UNESCO Struggles to Address Major Funding Shortfall

    A 'Please Donate' sign. Donations for UNESCO can now be made online through a link on the UN agency's website. Photo by: Howard Lake / CC BY-SA

    UNESCO has temporarily suspended some of its activities and would not implement any new projects through the end of 2011 as part of its efforts to deal with the funding void left by the United States’ withdrawal of financial support for the agency.

    The United States deferred payment of the $65 million it planned to contribute to UNESCO this November after the agency’s general assembly voted to accept the Palestinian Authority as a full member on Oct. 31. The U.S. government is legally mandated to stop funding U.N. entities that accept Palestine as a member.

    In her address to the closing session of the agency’s general assembly in Paris, UNESCO Director General Irina Bokova announced several measures the agency’s leadership is undertaking to cope with what she described as a “difficult situation” and “a test for our organization.”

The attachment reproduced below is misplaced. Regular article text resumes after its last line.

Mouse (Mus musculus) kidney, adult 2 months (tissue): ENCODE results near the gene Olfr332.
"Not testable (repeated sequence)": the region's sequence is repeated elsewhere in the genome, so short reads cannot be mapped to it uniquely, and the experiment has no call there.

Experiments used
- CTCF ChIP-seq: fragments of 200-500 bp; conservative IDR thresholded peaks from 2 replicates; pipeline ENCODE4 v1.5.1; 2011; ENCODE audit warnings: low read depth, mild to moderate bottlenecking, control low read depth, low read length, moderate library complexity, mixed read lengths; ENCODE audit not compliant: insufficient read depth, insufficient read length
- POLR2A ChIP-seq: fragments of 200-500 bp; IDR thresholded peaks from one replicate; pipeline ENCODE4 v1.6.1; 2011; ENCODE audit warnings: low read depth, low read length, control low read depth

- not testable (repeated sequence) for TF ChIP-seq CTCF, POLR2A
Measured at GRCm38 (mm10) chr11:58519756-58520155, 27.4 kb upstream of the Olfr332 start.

Bokova launched an emergency multidonor fund that is open to member states, public institutions, foundations and individuals. Donations can be made online through a link on UNESCO’s website.

    “This is not simply another extra-budgetary fund,” Bokova said. “It will be directed to supporting our core activities, so that they are not affected by a difficult financial situation.”

    The director general also urged UNESCO member states to approve an immediate increase of the group’s reserve fund from $30 million to $65 million for 2012-2013. Further, she encouraged governments to pay their assessed 2012 dues as soon as possible. Bokova also proposed deferring a system where member states that pay contributions on time benefit from a reduction.

    Meantime, UNESCO is reviewing all its planned activities for November and December. Bokovo said she has “temporarily interrupted certain activities to revise their costs.”

    According to a UNESCO official, who requested anonymity, the agency would not be supporting new projects through the end of December. The agency would still carry out all projects already committed but there is still no decision on how UNESCO would proceed in 2012, The Associated Press reports.

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    About the author

    • Ivy Mungcal

      As former senior staff writer, Ivy Mungcal contributed to several Devex publications. Her focus is on breaking news, and in particular on global aid reform and trends in the United States, Europe, the Caribbean, and the Americas. Before joining Devex in 2009, Ivy produced specialized content for U.S. and U.K.-based business websites.